Wow & Flutter – Names

This is the kind of music I live for these days. Loud, angry, intense music still has a place, of course, but I find myself more and more listening to softer music, music that conveys a deep mood as well or better than the lyrics. Had I reviewed Names before the end of the year, it may have made my top-10 list. This band has such an ability to create deep, intricate, moody songs that listening to their albums is like taking a trip – it’s an extremely visceral experience.
Their fifth full-length album, Names is perhaps the most moody release from Portland, Oregon’s Wow & Flutter. Filled with reverbed guitars, stark cello, intricate rhythms, and soaring atmospherics, the band manages to create a dark and thick feel, layering in sounds that sweep throughout these songs effortlessly, heard one second and gone the next. The songs are long and intricate, resembling the more climactic moments of Mogwai and Godspeed You Black Emperor! at times, while the use of vocals and emphasis on guitars gives the band a bit of a slow-core feel that can give you a sense of the 4AD days of Red House Painters. It’s an intriguing mix that works surprisingly well.
The opener, “Amber,” has such a dark, ominous feel, beginning with “In a soft light, your reflection is a ghost,” and led by some stark cello and atmospherics. The vocals themselves flow in and out, mixed well to the fore but not overbearing at the least, fitting the music perfectly. As that song fades out, “Careful” comes in with perhaps the most upbeat and least overbearing song on the album. It’s lighter, softer, taking a more slow-core approach only rich with cello and guitars and what sounds like horns under chiming guitar lines. Back to their darker approach, “Modern Primitives” starts out like a bad dream with stark noises blurring the boundaries of an instrumental approach, but the song fades into one of the band’s most intense climaxes, riding intensifying percussion and guitars while the cello drifts underneath. The vocals don’t come in until the five-minute mark, and by then the song has settled down, flowing steadily and picking up again into another of the band’s regular climaxes.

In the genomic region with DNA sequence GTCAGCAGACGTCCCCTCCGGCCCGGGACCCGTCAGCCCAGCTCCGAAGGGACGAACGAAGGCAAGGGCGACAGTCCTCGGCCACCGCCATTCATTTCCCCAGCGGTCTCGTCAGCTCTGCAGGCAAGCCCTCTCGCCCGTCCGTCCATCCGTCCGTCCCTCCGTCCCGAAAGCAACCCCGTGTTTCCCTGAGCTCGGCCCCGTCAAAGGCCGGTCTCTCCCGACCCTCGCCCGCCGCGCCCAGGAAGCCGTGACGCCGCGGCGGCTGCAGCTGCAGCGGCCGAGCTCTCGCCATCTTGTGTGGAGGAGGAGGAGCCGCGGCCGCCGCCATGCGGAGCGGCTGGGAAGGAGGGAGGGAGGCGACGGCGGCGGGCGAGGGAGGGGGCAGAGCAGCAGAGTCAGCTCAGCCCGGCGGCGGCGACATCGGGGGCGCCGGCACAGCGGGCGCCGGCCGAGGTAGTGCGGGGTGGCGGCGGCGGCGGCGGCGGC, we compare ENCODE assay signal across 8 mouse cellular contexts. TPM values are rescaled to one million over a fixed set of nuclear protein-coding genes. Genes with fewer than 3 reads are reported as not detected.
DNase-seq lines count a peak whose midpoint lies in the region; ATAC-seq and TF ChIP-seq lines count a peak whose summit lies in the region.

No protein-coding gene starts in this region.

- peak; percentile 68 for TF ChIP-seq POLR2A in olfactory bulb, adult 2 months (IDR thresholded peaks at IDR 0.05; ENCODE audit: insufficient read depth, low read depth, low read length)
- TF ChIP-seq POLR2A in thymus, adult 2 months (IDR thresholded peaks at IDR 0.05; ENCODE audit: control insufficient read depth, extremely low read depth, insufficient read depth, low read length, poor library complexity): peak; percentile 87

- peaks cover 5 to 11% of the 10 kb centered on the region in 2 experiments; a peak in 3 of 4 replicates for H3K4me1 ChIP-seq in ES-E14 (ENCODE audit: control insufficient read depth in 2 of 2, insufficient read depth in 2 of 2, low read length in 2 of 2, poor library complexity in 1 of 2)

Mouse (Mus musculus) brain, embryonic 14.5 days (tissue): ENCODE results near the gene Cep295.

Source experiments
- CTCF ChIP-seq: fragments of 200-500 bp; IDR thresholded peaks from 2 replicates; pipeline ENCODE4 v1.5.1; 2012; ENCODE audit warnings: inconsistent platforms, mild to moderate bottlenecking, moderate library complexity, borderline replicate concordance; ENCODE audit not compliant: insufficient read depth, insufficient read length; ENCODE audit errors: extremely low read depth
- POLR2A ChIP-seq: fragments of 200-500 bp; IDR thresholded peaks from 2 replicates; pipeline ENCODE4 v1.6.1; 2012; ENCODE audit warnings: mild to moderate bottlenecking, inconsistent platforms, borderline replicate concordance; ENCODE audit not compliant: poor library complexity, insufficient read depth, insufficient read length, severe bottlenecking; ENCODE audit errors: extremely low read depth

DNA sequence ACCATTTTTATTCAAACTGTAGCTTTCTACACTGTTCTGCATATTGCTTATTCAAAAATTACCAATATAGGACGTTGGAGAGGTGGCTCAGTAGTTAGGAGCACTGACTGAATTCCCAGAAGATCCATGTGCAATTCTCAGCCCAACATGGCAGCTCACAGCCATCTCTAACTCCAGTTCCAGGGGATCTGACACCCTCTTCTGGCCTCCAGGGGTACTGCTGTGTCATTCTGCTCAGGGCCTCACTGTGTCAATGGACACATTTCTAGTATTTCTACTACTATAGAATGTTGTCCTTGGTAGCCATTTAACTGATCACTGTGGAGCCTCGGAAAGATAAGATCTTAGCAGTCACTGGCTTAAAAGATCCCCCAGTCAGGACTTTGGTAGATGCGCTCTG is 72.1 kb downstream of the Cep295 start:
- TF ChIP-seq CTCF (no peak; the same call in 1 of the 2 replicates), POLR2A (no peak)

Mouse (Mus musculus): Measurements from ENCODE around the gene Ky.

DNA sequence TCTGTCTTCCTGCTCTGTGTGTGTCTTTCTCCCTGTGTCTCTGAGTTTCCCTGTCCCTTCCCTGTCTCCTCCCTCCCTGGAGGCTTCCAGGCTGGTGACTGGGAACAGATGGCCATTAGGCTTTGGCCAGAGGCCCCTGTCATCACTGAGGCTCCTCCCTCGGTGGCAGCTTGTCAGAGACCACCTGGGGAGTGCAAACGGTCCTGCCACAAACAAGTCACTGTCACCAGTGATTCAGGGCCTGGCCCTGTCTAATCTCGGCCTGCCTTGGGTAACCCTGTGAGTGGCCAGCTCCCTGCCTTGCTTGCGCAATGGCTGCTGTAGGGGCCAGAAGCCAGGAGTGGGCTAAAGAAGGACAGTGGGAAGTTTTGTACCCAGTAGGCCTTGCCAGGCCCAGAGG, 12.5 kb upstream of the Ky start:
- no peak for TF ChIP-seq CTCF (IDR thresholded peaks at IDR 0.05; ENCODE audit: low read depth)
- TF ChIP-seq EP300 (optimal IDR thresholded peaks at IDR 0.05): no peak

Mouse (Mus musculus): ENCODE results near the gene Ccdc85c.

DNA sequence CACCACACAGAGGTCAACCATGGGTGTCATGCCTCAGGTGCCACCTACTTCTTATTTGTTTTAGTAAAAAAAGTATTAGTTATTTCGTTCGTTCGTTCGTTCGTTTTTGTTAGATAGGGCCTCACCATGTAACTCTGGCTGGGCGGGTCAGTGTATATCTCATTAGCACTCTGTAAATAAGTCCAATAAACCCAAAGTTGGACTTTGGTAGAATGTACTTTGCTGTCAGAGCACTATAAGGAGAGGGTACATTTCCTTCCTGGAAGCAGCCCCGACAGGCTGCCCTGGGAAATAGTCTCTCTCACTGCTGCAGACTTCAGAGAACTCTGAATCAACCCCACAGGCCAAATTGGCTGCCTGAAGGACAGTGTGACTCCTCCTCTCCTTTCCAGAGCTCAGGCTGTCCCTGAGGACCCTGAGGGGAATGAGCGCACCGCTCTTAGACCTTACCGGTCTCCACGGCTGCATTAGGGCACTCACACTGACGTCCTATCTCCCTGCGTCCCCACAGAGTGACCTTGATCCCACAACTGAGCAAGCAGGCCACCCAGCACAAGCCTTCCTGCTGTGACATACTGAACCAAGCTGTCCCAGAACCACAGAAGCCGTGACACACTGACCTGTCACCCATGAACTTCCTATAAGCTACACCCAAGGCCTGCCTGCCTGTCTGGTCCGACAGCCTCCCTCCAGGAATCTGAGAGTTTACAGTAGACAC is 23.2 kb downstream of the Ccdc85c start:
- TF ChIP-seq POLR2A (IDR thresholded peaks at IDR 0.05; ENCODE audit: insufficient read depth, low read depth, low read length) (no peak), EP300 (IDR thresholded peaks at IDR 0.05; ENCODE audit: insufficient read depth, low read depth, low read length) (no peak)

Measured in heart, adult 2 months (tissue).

The band continues their moody offerings throughout the remainder of the album, drifting from dark and oppressive (“Vincent”) to light and dreamy (“Megan”). “Paula” virtually explodes by the ending with driving, layered guitars hurtling to a climactic purge. And the eight-minute “Bluer Than” uses chiming keyboards and guitar, light rhythm, and that beautiful cello to create a wonderful track, waxing and waning and flowing beautifully.
The production on Wow & Flutter’s albums has always been stellar, and their work in the studio is in large part the reason for their ability to craft moody soundscapes based around a pop song. There are assorted sounds heard here and there, new ones with every listen, and the vocals fit the music brilliantly. The end result is an effortless feeling album that flows from start to finish, filled with deep beauty and stark moodiness. It’s a wonderful release, and I highly recommend listening to it with headphones.